(Jerusalem, November 18, 2006) – The Palestinian Authority should stop giving a wink and a nod to rocket attacks against civilians and take immediate steps to halt them, Human Rights Watch said today.
The military wings of Hamas and Islamic Jihad claimed responsibility for the attack that killed Slutzker. In a statement, the armed wing of Hamas, the Ezzedine al-Qassam Brigades, said the attack was in retaliation for the killings in Beit Hanoun last week.
“The Hamas-led Palestinian Authority needs to take immediate steps to end attacks on civilians by Hamas’s own militant wing and other armed groups,” said Sarah Leah Whitson, Middle East director at Human Rights Watch. “If the Palestinian Authority aspires to recognition as a lawful government, it must stop these blatant violations of the most fundamental principles of international humanitarian law.”
Any party to an armed conflict is obligated to abide by international humanitarian law, or the laws of war. International humanitarian law prohibits direct attacks against civilians and civilian objects as well as indiscriminate attacks and attacks that cause disproportionate damage to civilians. A prohibited indiscriminate attack includes using weapons that are incapable of discriminating between civilians and combatants or between civilian and military objects.
Human Rights Watch said that Qassam rockets, named after the armed wing of Hamas, are by their very nature problematic weapons because it is not possible to direct them at military targets with any degree of precision. They are primitive, short-range, homemade rockets that do not have the technical capability to be guided. Typically, a Qassam is made up of a 1-meter-long tube filled with 6 kilograms of explosives and has a range of 3-10 kilometers. Because Qassams are not capable of accurate targeting, it is unlawful to use them in or near areas populated with civilians.
Hamas has claimed that its rocket attacks are a response to Israeli attacks that have killed civilians, including the recent attack on Beit Hanoun. Human Rights Watch said that unlawful attacks said to be committed in response to another unlawful attack are a form of reprisal, which is a violation of international humanitarian law. Reprisals also inevitably lead to a downward spiral of tit-for-tat attacks with dangerous consequences for civilians, Human Rights Watch said.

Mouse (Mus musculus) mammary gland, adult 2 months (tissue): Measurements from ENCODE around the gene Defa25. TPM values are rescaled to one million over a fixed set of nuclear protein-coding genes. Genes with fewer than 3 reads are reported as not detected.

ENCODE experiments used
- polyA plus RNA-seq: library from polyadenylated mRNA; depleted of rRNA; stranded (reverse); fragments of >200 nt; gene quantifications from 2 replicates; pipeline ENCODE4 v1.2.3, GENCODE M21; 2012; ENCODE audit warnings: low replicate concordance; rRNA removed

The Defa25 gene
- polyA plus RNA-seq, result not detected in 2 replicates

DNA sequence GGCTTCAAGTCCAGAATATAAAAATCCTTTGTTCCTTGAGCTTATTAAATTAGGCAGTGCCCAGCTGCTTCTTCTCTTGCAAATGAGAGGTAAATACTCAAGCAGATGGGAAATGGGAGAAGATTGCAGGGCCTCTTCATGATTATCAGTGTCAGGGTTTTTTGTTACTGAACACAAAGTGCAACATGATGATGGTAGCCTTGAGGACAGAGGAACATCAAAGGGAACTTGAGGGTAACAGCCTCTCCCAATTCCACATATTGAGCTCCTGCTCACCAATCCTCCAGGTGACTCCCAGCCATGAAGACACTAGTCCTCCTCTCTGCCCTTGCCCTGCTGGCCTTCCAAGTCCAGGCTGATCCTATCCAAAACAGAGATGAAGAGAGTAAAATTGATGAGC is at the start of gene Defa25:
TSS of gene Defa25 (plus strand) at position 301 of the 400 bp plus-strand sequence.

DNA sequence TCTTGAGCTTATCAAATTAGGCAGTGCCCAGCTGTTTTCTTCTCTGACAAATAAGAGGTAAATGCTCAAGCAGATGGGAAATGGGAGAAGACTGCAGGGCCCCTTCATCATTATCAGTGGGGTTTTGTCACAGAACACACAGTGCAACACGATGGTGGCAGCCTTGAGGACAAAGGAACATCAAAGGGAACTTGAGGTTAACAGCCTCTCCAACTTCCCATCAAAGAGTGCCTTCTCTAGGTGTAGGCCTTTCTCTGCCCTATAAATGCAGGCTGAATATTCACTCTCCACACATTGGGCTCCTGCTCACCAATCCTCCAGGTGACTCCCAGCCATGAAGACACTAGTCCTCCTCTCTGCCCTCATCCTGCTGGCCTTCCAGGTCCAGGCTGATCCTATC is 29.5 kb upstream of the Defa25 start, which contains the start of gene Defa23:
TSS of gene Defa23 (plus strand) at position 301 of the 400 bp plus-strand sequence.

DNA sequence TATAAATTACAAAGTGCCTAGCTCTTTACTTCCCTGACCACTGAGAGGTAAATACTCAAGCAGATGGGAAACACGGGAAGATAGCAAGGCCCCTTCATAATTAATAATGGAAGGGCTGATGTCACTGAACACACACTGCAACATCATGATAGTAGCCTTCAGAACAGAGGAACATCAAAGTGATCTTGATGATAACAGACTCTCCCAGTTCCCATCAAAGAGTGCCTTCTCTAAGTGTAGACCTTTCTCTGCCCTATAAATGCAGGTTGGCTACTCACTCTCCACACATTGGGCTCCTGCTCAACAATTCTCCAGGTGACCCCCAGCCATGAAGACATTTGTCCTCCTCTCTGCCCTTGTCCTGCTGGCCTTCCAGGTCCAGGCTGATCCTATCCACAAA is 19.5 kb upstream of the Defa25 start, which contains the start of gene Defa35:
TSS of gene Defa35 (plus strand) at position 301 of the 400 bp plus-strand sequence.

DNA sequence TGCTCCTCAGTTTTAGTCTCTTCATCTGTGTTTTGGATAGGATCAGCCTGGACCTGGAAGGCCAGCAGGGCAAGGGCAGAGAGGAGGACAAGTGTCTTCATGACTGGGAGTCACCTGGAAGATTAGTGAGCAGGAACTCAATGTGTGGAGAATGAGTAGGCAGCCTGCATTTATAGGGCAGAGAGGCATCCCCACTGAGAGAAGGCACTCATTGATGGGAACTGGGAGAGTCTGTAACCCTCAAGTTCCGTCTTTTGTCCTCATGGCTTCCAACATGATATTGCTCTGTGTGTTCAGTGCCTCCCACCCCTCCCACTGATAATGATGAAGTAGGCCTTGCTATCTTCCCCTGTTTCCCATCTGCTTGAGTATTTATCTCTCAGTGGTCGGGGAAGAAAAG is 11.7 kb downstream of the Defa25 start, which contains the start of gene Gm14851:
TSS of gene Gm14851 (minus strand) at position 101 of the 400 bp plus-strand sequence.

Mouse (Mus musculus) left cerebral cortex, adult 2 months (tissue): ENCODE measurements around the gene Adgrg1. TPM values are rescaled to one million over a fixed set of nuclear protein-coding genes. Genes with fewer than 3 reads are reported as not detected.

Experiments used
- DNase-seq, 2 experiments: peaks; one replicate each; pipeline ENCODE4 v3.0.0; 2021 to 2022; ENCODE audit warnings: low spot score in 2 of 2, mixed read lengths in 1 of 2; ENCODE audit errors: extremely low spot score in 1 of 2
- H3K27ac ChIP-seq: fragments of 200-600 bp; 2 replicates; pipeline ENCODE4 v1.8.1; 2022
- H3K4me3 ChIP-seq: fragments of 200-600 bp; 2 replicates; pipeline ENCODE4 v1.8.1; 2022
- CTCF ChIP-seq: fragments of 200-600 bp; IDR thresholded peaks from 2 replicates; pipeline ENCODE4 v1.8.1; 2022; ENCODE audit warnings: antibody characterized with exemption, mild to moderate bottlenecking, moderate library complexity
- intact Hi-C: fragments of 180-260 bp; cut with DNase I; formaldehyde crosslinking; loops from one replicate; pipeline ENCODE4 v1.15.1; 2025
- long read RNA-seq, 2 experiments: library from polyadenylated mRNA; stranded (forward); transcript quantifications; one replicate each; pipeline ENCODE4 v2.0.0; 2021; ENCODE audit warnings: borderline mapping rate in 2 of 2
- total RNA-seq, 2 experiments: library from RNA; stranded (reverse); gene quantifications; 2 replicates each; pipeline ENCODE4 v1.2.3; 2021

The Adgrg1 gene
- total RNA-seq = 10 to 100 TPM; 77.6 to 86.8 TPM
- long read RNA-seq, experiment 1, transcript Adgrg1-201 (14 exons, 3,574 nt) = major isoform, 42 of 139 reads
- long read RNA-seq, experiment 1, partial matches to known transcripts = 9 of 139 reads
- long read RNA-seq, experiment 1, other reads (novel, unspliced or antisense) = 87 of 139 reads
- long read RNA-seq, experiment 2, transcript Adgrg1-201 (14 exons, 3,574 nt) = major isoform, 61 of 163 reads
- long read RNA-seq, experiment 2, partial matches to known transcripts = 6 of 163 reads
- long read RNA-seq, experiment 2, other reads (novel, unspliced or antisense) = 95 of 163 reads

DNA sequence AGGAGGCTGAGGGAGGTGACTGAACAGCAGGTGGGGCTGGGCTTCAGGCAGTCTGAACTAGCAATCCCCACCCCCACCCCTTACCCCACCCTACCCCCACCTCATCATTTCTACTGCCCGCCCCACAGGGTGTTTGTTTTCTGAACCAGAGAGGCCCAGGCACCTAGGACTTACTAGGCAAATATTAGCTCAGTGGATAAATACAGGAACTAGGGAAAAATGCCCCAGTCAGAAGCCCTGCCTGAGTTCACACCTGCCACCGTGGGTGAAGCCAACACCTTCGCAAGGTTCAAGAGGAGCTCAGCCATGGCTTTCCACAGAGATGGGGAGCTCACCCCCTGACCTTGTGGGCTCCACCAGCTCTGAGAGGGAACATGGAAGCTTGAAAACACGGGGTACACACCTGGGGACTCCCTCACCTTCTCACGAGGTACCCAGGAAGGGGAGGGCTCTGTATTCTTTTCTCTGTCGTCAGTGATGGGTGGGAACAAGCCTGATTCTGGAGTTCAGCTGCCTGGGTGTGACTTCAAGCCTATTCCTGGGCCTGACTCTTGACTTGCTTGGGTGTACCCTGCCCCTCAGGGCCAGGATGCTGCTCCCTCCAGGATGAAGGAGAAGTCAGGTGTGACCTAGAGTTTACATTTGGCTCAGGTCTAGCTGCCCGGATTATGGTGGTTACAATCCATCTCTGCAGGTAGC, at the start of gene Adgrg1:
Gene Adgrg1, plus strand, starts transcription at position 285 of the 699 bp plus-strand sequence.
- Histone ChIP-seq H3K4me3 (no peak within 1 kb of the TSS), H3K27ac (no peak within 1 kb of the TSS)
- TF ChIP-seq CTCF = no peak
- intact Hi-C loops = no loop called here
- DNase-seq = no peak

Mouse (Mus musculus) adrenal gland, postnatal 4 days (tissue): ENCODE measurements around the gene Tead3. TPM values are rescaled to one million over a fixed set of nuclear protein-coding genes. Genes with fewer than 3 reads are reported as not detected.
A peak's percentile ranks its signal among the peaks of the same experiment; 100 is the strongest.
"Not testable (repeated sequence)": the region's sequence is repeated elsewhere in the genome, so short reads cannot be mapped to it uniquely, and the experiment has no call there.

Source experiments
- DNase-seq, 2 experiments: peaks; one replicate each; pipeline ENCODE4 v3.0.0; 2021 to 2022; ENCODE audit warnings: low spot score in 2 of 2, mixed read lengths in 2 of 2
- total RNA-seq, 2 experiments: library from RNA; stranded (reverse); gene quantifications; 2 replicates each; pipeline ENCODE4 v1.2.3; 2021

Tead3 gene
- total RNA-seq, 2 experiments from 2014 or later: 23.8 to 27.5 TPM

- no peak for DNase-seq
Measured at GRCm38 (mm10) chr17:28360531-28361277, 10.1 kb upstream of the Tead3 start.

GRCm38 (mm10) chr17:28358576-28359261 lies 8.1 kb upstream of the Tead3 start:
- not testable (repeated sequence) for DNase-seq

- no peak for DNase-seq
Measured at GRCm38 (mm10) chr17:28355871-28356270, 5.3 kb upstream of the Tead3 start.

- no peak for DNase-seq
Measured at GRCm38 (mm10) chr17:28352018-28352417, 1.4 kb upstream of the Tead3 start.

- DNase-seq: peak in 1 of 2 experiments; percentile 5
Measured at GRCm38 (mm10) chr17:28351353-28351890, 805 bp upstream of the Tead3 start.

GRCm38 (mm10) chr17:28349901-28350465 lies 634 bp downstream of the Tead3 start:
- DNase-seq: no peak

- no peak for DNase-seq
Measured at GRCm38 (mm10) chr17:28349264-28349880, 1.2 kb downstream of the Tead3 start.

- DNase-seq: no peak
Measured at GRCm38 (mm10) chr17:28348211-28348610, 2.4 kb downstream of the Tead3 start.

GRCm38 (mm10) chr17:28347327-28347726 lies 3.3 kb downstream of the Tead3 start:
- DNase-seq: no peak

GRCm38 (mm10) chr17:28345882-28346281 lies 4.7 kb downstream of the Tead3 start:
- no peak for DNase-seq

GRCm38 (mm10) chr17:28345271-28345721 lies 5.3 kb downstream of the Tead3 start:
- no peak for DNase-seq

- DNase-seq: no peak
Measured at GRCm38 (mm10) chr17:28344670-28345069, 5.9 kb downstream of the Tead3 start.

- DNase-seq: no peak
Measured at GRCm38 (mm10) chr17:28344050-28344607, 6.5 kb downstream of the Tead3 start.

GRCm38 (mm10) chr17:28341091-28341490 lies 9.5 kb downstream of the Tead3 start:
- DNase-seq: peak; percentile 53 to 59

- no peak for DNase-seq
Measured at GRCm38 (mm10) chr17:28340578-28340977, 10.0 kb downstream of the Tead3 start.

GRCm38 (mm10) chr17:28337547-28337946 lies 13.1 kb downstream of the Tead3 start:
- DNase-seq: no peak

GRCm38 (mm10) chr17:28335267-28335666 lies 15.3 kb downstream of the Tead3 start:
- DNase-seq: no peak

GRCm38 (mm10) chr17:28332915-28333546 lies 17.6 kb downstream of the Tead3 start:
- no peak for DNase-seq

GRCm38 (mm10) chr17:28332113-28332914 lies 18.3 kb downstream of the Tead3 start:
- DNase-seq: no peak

“The fact that Hamas characterizes its attacks as reprisals does not exempt it from the ban on targeting civilians,” said Whitson. “There is never any justification for targeting civilians.”
Since September 2005, Palestinian armed groups have fired around 1,700 homemade rockets into Israel, injuring 38 civilians. These attacks have killed nine civilians, including four children, since June 2004, and have caused many civilian injuries and damage to some civilian infrastructure, such as homes. Not a single one of these attacks has hit a military target.
“Palestinian authorities have not made serious efforts to end these homemade rocket attacks,” said Whitson. “Faina Slutzker’s death proves the lethal danger that these attacks pose to civilians.”
In the past, Israel has retaliated against Qassam attacks with large-scale military operations that have resulted in the deaths of civilians, leveled land, and demolished homes and other buildings. Most recently, the Israeli military launched a six-day operation into Beit Hanoun that killed at least 52 Palestinians and destroyed at least 30 houses, damaging dozens more. The day after withdrawing their troops, the Israel Defense Forces fired artillery shells at the Gaza town of Beit Hanoun, killing 19 Palestinian civilians and wounding dozens more. Most of the dead came from the Athamna family, the majority of them women and children.
Human Rights Watch has called upon the Israeli government to conduct a comprehensive independent investigation to determine if the attack on Beit Hanoun was a violation of international law and to establish who should be held accountable for the lethal fire. Human Rights Watch has also said that the investigation should examine the policy that has led Israel to fire some 15,000 artillery shells into Gaza since September 2005, killing 49 Palestinian civilians and seriously injuring dozens more, as well as causing severe damage to homes, businesses and agricultural land.